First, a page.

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Show that g1 and g2 form a basis for V

  1. Aug 8, 2011 #1
    1. The problem statement, all variables and given/known data

    Let V be the space spanned by f1 = sinx and f2 = cosx.
    (a) Show that g1 = 2sinx + cosx g2 = 3cosx form a basis for V.
    (b) Find the transition matrix from B' = {g1, g2} to B = {f1, f2}.

    2. Relevant equations

    P = [[u'1]B [u'2]B...[u'n]B]

    3. The attempt at a solution

    I'm sorry but I don't know exactly how to start? Would the vectors f1 and f2 be represented in some form of coefficient matrix? Then how would that look? And then what would the vecors g1 and g2 look like in a coefficient matrix?

    Please. I know this is not much of a solution...but any help would go a long way.

    Thanks

    Derryck
     
  2. jcsd
  3. Aug 8, 2011 #2
    What is the definition of a space spanned by two vectors?

    If you find this difficult, try to answer to this question:
    Let's take [itex]R^2[/itex]. It is spanned by two vectors, for example [itex]\left[\begin{array}{c}1\\0\end{array}\right],\left[\begin{array}{c}0\\1\end{array}\right][/itex].
    How can you describe each element of [itex]R^2[/itex] in terms of these vectors?

    If you answer to this question, it is not difficult to understand HOW is built V.
     
  4. Aug 8, 2011 #3
    Ok, so to represent any element in R2 I would say (a, b) = t(1, 0) + v(0, 1)

    Are you then saying that (a, b) = cosx(1, 0) + sinx(0, 1)?
     
  5. Aug 8, 2011 #4
    You're almost there.

    Saying that [itex]R^2=span\{e_1=\left[\begin{array}{c}1\\0\end{array}\right],e_2=left[\begin{array}{c}0\\1\end{array}\right]\}[/itex] , means that, as you wrote,
    [item]\forall \mathbf{v}\in R^2,\,\, \mathbf{v}=\alpha\cdot e_1+\beta\cdot e_2,\,\,\alpha,\beta\in R[/item]

    In this case, the problem says that f_1=sin(x) and f_2=cos(x) span the space V. Hence, you can write that [item]\forall \mathbf{v}\in V,\,\, \mathbf{v}=\alpha\cdot f_1+\beta\cdot f_2=\alpha\cdot\sin(x)+\beta\cdot\cos(x)[/item]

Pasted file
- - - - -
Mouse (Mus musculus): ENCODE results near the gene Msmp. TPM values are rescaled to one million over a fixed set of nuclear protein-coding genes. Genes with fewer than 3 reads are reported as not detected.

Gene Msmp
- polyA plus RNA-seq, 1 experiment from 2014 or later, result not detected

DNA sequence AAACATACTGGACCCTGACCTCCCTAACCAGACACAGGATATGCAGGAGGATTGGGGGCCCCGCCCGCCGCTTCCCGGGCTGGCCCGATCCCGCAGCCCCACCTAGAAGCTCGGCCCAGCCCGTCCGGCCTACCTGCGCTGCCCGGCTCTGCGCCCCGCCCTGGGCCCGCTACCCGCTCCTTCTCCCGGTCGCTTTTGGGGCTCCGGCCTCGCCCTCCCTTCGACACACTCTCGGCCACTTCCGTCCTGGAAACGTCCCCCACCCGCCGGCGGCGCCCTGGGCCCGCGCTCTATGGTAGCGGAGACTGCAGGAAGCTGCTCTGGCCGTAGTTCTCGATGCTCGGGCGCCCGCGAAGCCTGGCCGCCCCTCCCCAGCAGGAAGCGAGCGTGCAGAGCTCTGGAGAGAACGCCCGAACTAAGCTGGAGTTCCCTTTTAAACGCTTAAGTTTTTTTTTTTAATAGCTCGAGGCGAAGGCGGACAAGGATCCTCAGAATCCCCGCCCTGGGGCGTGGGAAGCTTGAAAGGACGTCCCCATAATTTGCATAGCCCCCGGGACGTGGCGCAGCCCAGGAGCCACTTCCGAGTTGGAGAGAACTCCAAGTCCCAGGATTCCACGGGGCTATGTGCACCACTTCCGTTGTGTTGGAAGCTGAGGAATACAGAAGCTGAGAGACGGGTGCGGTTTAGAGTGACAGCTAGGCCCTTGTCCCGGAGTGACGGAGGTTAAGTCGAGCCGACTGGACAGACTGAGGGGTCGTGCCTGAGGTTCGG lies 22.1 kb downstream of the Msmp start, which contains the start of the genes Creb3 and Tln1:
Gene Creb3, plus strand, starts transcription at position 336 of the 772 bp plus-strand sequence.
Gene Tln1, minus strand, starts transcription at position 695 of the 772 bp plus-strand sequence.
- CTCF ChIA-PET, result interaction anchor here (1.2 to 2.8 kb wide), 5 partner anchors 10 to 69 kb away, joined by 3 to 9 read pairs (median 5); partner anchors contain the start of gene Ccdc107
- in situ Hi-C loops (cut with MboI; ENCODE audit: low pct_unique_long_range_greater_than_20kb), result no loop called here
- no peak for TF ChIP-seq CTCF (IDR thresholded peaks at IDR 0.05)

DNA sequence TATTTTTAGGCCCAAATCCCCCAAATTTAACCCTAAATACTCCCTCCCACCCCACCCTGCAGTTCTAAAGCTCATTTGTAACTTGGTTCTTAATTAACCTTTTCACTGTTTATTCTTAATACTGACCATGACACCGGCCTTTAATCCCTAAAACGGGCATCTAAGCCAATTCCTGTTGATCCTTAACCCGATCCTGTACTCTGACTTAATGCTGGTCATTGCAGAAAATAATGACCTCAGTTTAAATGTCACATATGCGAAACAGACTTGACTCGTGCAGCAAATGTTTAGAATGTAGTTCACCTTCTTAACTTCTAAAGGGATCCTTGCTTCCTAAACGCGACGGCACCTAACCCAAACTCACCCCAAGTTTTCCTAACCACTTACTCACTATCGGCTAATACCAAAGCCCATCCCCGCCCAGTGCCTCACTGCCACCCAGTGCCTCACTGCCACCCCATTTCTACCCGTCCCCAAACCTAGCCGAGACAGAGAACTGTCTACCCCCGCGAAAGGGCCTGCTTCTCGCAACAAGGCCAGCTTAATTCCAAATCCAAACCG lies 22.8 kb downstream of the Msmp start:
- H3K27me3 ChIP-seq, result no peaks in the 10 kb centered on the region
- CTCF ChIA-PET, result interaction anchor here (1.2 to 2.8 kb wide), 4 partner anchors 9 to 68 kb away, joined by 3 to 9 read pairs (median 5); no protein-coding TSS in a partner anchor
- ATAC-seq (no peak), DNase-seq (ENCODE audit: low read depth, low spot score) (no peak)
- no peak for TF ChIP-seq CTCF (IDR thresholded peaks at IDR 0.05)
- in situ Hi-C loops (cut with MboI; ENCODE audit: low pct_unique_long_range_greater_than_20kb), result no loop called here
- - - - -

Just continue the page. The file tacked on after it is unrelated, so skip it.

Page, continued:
Now you should be on the right way...
     
  6. Aug 9, 2011 #5
    um? your R^2=SPAN/{E_1/LEFT[...is not turning into the nice representation you had previously accomplished? I'm not quite understanding:( I'm really sorry DiracRules...
     
  7. Aug 9, 2011 #6
    Sorry, maybe some problem with the forum.

    However, the vectors e_1=[1;0] and e_2=[0;1] spans R^2 means that every element of R^2 is a linear combination of e_1 and e_2, that is, you can write it as v=a e_1+b e_2.

    In you exercise, it says that the vectors f_1=sin(x) and f_2=cos(x) span the space V.
    What does this mean? How can you describe every element of your space?
     
  8. Aug 9, 2011 #7
    By V = asinx + bcosx...I knew/thought of this approach at the beginning. But I don't understand how I would prove that g1 and g2 form a basis for the same space?
     
  9. Aug 10, 2011 #8
    You have to show that every element of V can be written in terms of g_1 and g_2.
    If v is an element of V, you can write, as we said, v=a f_1+b f_2=a sin(x)+b cos(x).
    Try to do the same thing with g_1 and g_2 and see if you can get to the same form.

    To answer to the last question, try to think at f_1,f_2,g_1 and g_2 as two dimensional vectors: f_1=(sin(x), 0) f_2=(0, cos(x) ) g_1=... g_2=...
    This way you can find (through simple observations or trial-and-error :P ) the transition matrix.
     
  10. Aug 10, 2011 #9
    Ok. Now we getting somewhere:) I'm sorry for actually being so stupid! But I have no lecturer since this is a correspondence course I am doing...

    Yes...and I worked through it now and got the right answer in the textbook:)

    Thanks a lot Diracrules!

    Ciao
     
  11. Aug 10, 2011 #10
    Do not worry... just think easily and all will go well :D
     
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